With health care and other legislative priorities currently before Congress, Schibley said that he doesn't expect to see legislation in the current session, which runs to the end of 2010.

Naghavi observed that a number of states that proposed Amazon legislation were also members of the Streamlined Sales Tax Agreement. "If they believe that federal legislation will pass, why are they passing the Amazon tax? For New York and other states not active in the agreement, it gives them the revenue source they were looking for and lessens the chance of joining."


Naghavi expects states to continue raising their sales tax rates, and noted that several states have at least temporarily ended their sales tax holidays. "On top of that, we're seeing much more aggressive audit activity from states," she said.

States have become creative in ways to expand their sales tax revenues, said John Genz, partner-in-charge of state and local tax at the firm of Amper, Politziner & Mattia: "The way you expand the sales tax base is to have additional services subject to tax. They'll also expand the definition of tangible personal property. A lot of states don't tax software if it's downloaded electronically, since they consider it to be an intangible, but that's likely to change."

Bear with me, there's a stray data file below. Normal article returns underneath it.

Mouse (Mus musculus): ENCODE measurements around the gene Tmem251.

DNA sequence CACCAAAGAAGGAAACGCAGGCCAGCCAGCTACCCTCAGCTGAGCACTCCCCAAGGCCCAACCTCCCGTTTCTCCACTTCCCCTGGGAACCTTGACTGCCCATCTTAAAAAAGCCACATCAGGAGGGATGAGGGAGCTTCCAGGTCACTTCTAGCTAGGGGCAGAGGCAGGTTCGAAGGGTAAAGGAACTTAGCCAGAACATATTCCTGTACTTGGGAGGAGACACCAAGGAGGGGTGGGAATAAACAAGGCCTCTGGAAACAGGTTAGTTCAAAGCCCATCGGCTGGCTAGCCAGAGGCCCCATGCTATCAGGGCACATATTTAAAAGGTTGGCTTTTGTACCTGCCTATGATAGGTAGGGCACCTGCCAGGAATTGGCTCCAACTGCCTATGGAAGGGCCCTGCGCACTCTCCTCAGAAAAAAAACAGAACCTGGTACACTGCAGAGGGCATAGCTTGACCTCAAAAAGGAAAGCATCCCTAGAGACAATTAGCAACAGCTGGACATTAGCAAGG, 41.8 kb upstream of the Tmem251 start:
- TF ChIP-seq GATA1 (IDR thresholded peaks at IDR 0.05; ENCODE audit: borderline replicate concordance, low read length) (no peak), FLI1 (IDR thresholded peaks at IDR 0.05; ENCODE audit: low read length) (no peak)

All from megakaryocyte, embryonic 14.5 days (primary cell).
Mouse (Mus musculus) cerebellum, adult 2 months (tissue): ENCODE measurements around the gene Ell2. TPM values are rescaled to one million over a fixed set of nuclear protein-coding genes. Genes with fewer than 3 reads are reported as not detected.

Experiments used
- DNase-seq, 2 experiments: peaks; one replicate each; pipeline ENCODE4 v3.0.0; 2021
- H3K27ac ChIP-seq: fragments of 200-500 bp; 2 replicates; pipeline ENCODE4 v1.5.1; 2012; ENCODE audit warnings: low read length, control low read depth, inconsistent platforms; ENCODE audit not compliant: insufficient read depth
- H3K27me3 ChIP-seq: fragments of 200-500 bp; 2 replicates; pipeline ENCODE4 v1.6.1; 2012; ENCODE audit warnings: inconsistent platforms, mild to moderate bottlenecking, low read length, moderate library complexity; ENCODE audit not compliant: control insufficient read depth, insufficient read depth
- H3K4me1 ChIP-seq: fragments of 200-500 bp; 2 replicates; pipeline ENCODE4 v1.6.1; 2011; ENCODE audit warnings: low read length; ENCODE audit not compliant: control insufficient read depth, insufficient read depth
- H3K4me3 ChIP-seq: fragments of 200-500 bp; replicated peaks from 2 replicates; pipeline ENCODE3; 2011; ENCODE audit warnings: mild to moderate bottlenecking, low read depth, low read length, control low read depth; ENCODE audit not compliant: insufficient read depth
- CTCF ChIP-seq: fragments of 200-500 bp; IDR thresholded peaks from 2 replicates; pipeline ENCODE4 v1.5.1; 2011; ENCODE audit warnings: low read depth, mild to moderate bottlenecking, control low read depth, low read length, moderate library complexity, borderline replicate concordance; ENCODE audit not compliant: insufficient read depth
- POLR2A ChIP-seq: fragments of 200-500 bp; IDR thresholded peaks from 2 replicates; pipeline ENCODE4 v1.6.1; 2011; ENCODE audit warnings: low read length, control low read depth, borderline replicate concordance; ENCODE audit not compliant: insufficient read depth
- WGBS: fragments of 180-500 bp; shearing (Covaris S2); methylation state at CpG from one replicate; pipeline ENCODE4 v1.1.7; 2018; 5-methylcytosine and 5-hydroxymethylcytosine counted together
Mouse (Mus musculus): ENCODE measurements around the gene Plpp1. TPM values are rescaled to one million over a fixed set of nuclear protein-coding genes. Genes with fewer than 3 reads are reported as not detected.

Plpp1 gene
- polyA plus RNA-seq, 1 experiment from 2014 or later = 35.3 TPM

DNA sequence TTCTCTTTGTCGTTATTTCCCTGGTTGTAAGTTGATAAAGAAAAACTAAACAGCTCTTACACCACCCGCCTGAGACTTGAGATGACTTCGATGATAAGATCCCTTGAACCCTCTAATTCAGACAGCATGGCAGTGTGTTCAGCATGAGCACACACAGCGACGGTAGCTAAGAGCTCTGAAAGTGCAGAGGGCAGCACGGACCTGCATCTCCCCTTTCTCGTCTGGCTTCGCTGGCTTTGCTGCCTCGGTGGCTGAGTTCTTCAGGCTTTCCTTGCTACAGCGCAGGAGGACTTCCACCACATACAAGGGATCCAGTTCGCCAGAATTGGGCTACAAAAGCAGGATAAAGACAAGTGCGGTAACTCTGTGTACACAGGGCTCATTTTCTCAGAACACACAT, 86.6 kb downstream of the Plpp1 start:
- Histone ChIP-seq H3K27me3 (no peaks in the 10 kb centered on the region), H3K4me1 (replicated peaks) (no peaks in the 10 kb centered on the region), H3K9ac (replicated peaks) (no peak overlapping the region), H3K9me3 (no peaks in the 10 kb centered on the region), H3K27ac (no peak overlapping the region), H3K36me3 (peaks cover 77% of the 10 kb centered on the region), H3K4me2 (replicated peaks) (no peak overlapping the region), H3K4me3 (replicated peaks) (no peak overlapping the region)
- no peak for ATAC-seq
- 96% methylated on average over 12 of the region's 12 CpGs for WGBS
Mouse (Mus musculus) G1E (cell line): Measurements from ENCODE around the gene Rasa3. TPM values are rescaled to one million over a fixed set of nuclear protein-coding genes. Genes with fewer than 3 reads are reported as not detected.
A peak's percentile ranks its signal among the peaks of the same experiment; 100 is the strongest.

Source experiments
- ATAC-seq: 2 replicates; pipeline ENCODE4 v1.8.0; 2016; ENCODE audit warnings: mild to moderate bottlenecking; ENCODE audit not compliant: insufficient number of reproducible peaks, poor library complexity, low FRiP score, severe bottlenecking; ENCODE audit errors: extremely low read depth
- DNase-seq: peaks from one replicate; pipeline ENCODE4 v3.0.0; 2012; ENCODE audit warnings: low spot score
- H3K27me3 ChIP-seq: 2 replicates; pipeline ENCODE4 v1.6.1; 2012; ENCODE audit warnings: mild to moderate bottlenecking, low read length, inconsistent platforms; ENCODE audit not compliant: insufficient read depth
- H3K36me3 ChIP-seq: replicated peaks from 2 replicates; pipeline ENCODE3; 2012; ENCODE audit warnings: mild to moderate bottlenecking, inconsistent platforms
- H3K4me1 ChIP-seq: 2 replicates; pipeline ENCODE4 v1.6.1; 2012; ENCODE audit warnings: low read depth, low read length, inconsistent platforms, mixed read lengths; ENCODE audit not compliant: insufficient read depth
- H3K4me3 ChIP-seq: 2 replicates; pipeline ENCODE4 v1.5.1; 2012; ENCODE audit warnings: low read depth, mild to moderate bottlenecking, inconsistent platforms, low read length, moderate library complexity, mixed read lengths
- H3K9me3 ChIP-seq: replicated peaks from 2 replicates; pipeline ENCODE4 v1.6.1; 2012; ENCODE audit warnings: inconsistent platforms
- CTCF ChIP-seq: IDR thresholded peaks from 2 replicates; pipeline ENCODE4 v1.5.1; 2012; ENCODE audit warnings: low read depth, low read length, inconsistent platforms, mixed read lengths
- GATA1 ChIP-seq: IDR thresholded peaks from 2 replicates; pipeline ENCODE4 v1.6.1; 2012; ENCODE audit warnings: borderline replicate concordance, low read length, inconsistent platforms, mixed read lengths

"States are looking at ways to expand their reach," echoed Jeff Cohen, director of tax content and workflow solutions at Thomson Reuters.

"We'll also see taxes and fees that look and smell like sales taxes for specific transactions and purposes that are written in ways that are outside of traditional sales tax statutes," he said. "For example, 911 fees for phone lines to automatically connect are being changed to pay for the actual provisions of emergency services, not just the phone line communication."

"The volume of tax changes is increasing rapidly," said Anton Donde, chief executive of SpeedTax, one of the four certified providers under the SSTP. "The definition of what's taxable is getting tighter. Even nexus is being defined in a far more favorable light so the states can get more revenue."

Many businesses are streamlining and automating their sales tax procedures, noted KPMG's Prestia. "They're looking at third-party engines to handle the procurement side as well as the sales side of transactions," he said. "Clients are focusing on cost optimization, which includes managing sales and use tax costs and making use of all the available exemptions."

(c) 2009 Accounting Today and SourceMedia, Inc. All Rights Reserved.